During the design and planning process an organization needs to choose how to best implement Windows Server 2003 and the various networking features that can be implemented to meet your business needs.

One of the major additions to the network operating system, introduced with the release of the Windows 2000 operating system, was Active Directory. Active Directory creates an enterprise-wide Lightweight Directory Access Protocol (LDAP) directory that is scalable and extensible. Because Active Directory adheres to open standards such as LDAP, it facilitates communication with LDAP-aware programs and other directory services. Active Directory provides for centralized account management and allows distributed resource control. Windows Server 2003 extends the capabilities of Active Directory by providing better management tools, provides for more robust directory replication across a global enterprise, and allows for better scalability and redundancy to improve directory operations.

The logical structure of Active Directory enables it to scale from small offices to large multinational organizations. Core components of Active Directory include forests, domains, schema, organizational units, and groups. Each of these components must be addressed when implementing Active Directory.

Windows Storage Server 2003

Microsoft® Windows® Storage Server 2003 is a network attached storage (NAS) operating system that enables original equipment manufacturers to build appliances that provide dedicated file serving capabilities and storage on the network. Windows Storage Server 2003 is built on top of Microsoft Windows Server 2003, which ensures that NAS devices built upon the Windows Storage Server operating system have all the performance and scalability benefits associated with Windows Server 2003.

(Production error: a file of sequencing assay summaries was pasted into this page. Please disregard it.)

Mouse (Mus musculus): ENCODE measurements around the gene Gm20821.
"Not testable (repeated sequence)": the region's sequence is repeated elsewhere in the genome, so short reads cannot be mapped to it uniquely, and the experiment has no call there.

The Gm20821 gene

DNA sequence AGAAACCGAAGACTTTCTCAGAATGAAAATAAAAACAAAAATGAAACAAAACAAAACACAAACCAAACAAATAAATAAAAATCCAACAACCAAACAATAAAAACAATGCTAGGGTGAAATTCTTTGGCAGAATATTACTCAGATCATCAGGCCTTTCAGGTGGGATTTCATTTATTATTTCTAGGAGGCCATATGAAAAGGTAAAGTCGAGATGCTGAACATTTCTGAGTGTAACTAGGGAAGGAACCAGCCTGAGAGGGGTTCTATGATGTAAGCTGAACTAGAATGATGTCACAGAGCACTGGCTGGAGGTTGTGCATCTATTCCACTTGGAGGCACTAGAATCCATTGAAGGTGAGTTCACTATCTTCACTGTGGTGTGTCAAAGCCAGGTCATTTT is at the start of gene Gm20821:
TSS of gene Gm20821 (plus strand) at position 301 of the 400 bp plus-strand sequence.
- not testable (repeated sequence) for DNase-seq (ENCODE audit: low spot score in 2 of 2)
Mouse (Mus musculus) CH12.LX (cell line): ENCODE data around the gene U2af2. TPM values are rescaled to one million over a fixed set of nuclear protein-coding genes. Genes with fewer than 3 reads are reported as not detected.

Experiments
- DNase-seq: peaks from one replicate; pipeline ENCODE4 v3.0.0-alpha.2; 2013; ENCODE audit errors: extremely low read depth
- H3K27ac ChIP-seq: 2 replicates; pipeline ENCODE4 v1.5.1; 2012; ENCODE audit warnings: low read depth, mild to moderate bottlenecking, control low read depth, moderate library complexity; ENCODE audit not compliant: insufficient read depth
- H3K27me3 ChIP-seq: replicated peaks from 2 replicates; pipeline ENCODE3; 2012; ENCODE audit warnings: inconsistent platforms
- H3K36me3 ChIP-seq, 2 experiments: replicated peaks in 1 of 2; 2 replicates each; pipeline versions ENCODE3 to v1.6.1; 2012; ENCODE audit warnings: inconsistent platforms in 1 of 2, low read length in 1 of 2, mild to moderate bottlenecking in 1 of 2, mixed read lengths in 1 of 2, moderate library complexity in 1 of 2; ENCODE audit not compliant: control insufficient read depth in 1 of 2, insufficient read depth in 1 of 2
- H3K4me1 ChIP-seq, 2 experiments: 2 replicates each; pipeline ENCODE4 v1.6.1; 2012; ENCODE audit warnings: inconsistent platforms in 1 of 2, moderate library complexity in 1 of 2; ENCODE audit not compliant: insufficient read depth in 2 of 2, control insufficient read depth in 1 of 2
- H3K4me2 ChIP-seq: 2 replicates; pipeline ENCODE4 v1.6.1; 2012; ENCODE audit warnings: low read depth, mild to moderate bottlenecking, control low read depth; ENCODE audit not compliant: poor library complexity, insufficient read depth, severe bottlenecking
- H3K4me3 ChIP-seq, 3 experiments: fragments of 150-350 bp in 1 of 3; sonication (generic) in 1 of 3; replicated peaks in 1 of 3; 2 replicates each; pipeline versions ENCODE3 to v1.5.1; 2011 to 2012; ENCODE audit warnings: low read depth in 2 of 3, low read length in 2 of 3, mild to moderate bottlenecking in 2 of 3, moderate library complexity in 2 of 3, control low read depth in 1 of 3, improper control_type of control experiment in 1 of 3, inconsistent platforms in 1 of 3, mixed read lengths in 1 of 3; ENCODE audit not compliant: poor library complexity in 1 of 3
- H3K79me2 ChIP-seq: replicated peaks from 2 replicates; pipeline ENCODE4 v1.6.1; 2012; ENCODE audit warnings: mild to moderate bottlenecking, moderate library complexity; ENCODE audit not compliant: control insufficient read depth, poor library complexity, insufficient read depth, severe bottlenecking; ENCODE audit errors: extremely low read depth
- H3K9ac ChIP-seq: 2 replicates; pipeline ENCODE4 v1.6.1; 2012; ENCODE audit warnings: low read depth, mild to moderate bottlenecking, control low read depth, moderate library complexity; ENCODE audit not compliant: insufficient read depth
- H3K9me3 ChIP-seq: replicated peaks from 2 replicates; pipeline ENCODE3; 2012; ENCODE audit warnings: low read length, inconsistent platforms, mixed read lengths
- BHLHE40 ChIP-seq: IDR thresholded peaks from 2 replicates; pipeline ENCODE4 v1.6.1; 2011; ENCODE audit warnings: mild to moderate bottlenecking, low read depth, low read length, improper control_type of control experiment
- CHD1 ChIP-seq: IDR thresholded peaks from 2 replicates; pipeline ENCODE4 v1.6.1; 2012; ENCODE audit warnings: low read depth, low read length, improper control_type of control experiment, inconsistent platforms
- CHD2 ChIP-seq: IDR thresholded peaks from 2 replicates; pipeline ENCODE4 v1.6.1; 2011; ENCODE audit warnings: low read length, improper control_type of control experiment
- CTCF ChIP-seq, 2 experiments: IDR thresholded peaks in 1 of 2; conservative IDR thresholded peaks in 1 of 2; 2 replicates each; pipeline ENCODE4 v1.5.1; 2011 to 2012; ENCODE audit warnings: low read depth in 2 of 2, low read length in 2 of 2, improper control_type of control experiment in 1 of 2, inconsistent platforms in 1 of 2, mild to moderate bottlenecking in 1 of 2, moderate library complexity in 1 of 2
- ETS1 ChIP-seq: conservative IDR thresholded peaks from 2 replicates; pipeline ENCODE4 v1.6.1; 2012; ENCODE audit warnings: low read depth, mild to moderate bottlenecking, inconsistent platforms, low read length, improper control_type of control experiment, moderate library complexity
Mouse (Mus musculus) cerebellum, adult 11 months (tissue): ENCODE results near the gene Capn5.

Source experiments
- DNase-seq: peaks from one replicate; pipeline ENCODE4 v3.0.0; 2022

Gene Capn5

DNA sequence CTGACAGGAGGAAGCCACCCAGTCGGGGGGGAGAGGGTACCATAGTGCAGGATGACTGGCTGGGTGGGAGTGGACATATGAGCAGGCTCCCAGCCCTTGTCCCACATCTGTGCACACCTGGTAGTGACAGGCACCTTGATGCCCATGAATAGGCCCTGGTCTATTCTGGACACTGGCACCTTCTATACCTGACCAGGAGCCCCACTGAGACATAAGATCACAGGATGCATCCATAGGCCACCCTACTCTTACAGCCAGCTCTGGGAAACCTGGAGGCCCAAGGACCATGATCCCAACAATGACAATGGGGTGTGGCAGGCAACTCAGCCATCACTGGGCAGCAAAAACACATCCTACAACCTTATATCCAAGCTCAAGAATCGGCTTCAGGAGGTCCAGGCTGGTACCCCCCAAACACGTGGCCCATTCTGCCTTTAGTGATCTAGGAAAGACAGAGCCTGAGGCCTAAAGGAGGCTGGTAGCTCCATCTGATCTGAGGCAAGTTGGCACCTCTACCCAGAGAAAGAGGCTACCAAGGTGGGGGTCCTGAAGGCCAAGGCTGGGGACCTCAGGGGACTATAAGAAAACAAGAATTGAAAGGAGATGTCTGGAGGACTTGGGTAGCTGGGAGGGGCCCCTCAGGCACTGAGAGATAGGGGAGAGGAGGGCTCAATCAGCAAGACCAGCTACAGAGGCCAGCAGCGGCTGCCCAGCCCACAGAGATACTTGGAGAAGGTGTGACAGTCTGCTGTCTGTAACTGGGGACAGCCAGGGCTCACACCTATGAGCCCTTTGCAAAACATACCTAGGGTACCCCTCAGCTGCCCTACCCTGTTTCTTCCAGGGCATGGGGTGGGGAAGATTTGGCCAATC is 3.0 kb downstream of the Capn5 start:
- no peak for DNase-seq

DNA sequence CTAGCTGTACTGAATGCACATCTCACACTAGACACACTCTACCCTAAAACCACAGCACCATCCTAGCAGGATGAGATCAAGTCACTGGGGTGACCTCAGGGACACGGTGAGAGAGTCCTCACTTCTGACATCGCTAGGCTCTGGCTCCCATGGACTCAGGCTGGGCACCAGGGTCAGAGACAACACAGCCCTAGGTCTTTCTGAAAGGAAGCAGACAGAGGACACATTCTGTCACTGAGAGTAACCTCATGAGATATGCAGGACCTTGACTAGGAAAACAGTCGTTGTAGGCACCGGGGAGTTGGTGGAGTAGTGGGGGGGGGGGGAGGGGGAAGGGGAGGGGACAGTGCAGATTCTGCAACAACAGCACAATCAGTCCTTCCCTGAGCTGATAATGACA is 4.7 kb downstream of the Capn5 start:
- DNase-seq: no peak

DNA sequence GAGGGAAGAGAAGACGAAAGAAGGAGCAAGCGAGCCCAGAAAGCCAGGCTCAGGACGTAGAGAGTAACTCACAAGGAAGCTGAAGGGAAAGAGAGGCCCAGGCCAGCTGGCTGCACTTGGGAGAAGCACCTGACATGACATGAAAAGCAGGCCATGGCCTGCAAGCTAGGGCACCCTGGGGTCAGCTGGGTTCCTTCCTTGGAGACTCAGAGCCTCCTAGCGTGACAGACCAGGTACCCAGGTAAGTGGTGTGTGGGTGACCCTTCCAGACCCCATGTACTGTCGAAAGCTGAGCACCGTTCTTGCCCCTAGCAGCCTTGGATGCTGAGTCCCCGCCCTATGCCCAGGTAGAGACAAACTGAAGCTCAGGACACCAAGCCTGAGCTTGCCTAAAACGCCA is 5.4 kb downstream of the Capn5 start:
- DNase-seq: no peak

A NAS Windows Storage Server 2003 is designed to perform without requiring a monitor, keyboard and mouse. Instead, this “headless” appliance is remotely managed through a Web-based user interface for the minimal configuration tasks required for setup. Unlike application servers which require proper planning to implement well, NAS devices built with Windows Storage Server 2003 are designed to be deployed in under 15 minutes, and can be attached directly to the company local area network (LAN) with no interruption to services. After they are plugged in, these NAS devices require minimal maintenance.

Windows Storage Server 2003 does not require proprietary hardware, as it works with standard hardware from multiple original equipment manufacturers (OEMs). This gives businesses maximum flexibility in choosing among vendors with the hardware solution that best meets their needs.

After the Windows Server 2003 environment is established, Windows Storage Server 2003 provides you with an additional storage option for file service.

For additional information about Windows Storage Server and NAS deployment scenarios see Windows Servers in a Storage Area Network Environment